GO: My first job paid me lunch, and that's it. But I appreciated it! It influenced me to keep working. My cousin was a professional tap dancer, and I said I'll do whatever I have to do to get to that position. But I quit for a while in high school. I couldn't decide if it was really what I wanted. I started so late... and you know, when you're growing up, you're not sure what you might want to be; I wanted to be a pastor for awhile, but when I realized they had to do funerals, I was like "Well THAT'S not for me!) (Laughs)

A4D: How did you begin dancing again?
GO: I was on a stage crew for a former Rockette, and after I watched her recital, I told her how much I missed it. She hired me on the spot as an assistant teacher, and I fell in love with it again.

A4D: Sometimes you have to leave it to realize how much you love it. What was the next job?
GO: I got a job with Doug Elkins Dance Company, which I found on A4D! I auditioned and got Othello in Mooretown Redux, which took me to California. It was a great dance role, but after awhile I missed musical theater, missed singing and dancing. So I did Dreamgirls and a few different shows, and then I landed my first Equity Theater in Arkansas.

eequity point gregory

A4D: Is it fair to call you an Equity Musical Theater Gypsy?
GO: Well, I'm working up to Equity, I'm just a few weeks away. Once you work 50 weeks in an Equity theater - not neccesarily in a row - you can file for your card.

A4D: Actor's Equity is the theater union; it gives great benefits. What are some of the perks?
GO: Oh, so many. Health and pension benefits, discounts for dance classes, shoes, and other things, and housing, even in New York!

A4D: Once you're a member, you can't do non-equity work, correct?
GO: That's true, I couldn't do Miss Suzy's Performing Arts Center (Laughs). But interestingly enough, you can still work on cruise lines because they're on foreign ships in international waters, so AE doesn't have jurisdiction.

A4D: You worked on a cruise line earlier in your career...
GO: Yes, 2012-2013. I got that from A4D too! It was a tough time in my life, there was a death in the family, and I was like "I gotta find an outlet." I looked on A4D, found the audition, and went the next day, like "Let's do this!" I paid off my student loan with that gig. Anyone who just graduated college, I say go for a cruise line! Pay off your loan, and get great experiences.

A4D: Elaborate please.
GO: You perform all the time, and it has to be great every time, because these people are paying money. Your room and food are covered, you can put away savings. You learn to interact with people from different nations and backgrounds. And you find out "Okay, I can last 9 shows a week." It's very physically demanding.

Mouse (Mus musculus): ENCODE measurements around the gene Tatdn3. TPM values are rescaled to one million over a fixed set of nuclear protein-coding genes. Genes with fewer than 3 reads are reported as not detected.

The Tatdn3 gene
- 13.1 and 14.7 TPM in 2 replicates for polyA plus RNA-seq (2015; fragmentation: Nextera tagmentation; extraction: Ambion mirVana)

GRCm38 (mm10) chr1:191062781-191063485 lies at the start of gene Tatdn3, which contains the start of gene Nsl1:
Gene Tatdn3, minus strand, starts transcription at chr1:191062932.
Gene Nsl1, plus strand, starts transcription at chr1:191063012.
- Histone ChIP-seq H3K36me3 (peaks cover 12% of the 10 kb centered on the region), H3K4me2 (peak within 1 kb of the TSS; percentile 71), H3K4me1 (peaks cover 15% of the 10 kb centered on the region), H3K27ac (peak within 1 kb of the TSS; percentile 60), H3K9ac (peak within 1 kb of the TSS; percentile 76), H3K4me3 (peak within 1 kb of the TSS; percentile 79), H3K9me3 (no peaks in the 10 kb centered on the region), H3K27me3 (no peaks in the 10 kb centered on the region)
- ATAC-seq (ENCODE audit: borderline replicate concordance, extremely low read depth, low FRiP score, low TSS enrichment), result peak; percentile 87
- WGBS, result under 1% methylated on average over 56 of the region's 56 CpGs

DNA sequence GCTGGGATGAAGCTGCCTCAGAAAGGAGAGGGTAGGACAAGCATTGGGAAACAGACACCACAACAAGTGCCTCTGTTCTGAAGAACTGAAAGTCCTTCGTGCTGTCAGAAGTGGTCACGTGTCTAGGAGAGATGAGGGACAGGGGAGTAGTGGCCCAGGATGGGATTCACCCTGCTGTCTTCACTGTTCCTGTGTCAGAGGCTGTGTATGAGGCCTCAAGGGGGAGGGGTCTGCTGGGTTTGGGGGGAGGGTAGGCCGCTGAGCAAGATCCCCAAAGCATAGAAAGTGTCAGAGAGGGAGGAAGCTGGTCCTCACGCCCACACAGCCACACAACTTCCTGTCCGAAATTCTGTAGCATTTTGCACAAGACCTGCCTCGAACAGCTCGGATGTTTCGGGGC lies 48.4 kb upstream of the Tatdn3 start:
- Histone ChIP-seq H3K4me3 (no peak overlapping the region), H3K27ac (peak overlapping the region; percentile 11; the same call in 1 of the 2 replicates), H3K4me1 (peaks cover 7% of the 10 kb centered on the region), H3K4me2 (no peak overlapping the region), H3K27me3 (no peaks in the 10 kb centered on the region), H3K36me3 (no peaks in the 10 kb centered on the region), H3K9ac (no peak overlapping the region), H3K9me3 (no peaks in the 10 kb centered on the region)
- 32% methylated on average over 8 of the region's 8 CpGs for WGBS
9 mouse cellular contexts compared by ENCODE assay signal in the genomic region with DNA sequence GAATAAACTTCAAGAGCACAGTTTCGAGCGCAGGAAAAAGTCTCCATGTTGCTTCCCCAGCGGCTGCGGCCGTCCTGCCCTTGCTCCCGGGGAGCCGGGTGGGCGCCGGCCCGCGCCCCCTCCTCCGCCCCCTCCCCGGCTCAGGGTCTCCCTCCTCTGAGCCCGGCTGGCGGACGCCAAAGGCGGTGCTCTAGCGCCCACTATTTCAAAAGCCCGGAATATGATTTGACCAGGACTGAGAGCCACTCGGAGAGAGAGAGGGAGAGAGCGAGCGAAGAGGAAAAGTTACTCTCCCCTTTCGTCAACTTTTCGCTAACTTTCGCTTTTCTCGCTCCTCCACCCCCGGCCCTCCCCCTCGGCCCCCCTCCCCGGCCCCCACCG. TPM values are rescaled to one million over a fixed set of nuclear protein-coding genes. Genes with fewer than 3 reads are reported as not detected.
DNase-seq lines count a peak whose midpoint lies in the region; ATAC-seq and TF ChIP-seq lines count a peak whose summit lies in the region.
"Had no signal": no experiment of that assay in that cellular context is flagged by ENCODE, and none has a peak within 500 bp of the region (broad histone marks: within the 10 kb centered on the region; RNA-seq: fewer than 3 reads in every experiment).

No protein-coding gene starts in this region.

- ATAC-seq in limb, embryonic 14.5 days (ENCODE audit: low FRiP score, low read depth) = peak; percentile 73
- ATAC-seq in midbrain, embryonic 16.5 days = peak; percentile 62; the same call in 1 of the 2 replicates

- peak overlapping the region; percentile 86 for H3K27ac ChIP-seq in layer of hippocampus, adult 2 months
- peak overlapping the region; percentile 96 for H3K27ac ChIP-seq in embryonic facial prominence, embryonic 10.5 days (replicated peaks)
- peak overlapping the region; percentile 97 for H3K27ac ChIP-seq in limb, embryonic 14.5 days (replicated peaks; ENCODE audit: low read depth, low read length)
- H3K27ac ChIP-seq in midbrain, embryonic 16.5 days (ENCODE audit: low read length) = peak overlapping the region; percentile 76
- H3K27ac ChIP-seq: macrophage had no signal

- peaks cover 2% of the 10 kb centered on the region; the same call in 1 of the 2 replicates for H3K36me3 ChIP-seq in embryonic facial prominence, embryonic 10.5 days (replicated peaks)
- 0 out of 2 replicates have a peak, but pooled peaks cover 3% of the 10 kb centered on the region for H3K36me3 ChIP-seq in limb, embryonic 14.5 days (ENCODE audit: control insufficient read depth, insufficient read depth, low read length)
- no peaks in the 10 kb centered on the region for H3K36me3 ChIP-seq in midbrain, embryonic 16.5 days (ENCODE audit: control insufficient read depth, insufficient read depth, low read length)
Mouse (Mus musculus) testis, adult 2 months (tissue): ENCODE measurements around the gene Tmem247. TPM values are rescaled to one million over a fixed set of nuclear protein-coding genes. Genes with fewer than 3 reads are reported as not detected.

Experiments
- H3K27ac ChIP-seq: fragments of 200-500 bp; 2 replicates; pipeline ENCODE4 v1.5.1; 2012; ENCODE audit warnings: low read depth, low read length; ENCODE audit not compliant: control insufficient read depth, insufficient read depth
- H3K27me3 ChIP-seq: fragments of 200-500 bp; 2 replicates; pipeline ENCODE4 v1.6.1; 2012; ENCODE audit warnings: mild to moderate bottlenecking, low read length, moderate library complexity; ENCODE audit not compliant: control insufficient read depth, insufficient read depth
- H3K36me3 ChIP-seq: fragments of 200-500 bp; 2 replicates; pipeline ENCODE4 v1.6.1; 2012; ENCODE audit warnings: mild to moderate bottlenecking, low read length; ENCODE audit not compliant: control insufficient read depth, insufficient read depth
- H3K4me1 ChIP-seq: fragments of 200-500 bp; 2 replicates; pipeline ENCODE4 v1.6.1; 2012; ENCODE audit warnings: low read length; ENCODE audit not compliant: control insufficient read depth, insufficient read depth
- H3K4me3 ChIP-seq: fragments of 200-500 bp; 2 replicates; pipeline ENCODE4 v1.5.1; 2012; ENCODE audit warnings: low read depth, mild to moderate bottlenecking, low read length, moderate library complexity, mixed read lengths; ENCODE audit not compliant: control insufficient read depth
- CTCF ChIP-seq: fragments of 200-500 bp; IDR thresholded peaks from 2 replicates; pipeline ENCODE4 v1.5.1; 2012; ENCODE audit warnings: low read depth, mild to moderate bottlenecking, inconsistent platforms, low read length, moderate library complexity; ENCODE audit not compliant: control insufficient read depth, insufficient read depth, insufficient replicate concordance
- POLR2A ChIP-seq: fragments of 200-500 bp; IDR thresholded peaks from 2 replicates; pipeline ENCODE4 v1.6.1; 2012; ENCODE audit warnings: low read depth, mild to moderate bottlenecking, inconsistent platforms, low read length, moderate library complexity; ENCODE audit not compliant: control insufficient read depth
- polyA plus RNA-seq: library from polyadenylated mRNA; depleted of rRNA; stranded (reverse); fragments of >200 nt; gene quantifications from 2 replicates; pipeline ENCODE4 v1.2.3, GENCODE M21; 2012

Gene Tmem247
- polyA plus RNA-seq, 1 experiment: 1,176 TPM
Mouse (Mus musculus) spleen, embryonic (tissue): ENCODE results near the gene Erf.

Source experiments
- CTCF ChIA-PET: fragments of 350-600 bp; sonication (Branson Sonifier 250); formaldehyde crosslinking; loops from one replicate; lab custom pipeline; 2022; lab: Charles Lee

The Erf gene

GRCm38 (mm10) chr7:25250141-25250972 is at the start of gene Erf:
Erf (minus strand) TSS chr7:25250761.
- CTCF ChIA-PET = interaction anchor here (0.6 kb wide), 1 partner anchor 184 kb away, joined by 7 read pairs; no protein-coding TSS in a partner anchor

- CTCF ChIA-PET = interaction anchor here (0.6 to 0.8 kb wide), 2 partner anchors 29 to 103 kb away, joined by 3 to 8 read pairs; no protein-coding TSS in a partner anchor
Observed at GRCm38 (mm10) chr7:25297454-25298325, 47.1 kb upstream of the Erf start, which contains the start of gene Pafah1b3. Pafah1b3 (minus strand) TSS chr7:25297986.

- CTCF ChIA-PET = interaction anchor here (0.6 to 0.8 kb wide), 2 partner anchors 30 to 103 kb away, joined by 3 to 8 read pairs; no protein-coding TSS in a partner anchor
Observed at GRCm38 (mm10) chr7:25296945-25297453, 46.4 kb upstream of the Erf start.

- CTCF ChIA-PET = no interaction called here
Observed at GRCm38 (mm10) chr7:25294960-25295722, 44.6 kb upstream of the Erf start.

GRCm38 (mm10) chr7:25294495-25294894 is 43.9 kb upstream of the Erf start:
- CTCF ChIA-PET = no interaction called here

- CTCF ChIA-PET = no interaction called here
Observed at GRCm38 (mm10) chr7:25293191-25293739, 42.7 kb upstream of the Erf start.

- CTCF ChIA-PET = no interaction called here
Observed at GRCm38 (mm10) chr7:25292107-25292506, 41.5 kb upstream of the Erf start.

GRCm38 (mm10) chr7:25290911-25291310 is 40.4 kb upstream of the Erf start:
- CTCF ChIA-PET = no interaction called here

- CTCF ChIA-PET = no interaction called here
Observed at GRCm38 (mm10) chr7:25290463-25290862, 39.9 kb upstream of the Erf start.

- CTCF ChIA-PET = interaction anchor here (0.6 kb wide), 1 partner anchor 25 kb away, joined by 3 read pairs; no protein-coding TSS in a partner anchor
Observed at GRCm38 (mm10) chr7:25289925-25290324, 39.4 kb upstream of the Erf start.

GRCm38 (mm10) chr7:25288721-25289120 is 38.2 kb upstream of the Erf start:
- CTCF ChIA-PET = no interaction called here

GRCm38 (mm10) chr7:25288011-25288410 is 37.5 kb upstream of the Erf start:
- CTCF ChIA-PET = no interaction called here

gregory bwA4D: I know some dancers who lost themselves on cruiselines by getting too heavily into partying.
GO: Okay, let's keep it real. I like to have fun, and going to the ship club is great, because you've been doing the same choreo over and over, and you sort of forget how you really move. I usually gave myself one or two nights a week to shake my butt. But like with anything, you have to know your limits. You have to be responsible and know you gotta wake up the next day and do the show, and do it great every time.

A4D: How do you look for jobs on A4D?
GO: I like to work. I know sometimes you have to be picky, but first and foremost, I just like to work, and wouldn't be happy stuck behind a desk. So I look for what I would enjoy doing. Right now I'm staying focused on getting my Equity card, I'm so close!

A4D: What's your advice to young dancers ready to make a go of it?
GO: Read everything on A4D, number one. And watch all the videos! Sometimes they may seem a little redundant, but that's great because it drills the points into your head. A4D always helps get me to where I'm supposed to be. Grover and the team are doing such a good job. I started with that website before iDance2, and.... (Loud music starts in background).... Oops, oh no, I gotta go, they're ready for me onstage!

A4D: Go Gregory, go!

Note: After the interview, I went to Gregory's facebook page, where I found Gregory's motto:
'Live in the moment. Make choices. Take risks. Own your mistakes. Keep smiling.'

That's Gregory in a nutshell.


- Translated his passion for performing into an unbeatable work ethic
- Stayed open to jobs of all styles
- Allowed his natural exuberance to shine through all his performances
- Stayed focused on his positive attitude and his goals
- Actively looked for and found auditions whenever one job ended
- Managed his money so he was able to pay off student loans and start savings
- Set a goal for a union that can pay benefits far off into his future
- Persisted in chasing the jobs he really wanted
- Kept the priority of professionalism over social opportunities
- Found a way to get an audition video done and submitted in 15 minutes!


Challenge #1: INDECISION
Gregory hit a point where he wasn't sure this life was for him.
SOLUTION: He took some time off from dance, and found his answer by how much he missed it.

Challenge #2: STAGNATION
As a triple threat, at times in his career, he felt like some element was missing.
SOLUTION: He varied the genre of auditions he went to; modern dance companies, musical theater, and cruises.

Challenge #3: DISTRACTIONS
Gregory faced distractions from his path, both good and bad.
SOLUTION: He made sure he always knew his limits, and kept checking in on who he was, and what his goals are.


memphis mirrorWe gave Gregory 15 seconds to answer each question. Ready? Go!

1 - What's in your dance bag?
My tap shoes. All other dance shoes are in the theater.
2 - What's your favorite food?
Roti and curry. I'm an ultimate foodie. I only watch Empire and Foodnetwork!
3 - Last text you sent?
To my mom. She wanted me to do some shopping for her - shopping outlets are so good on the road!
4 - Celebrity crush?
Hmmmm. Oooooh! Rihanna.
5 - What's your power snack?
I don't have one - I don't take breaks. I love what I do, so that gives me energy.

Gregory has been a member of Answers4Dancers since 2009. You can find Gregory Omar Osborne on Facebook, Instagram, Linked In, Twitter, and Youtube. (Gregory is on his social network game!)

Be sure to check out all of our DANCERS TO WATCH for more inspiring stories about dancers just like you!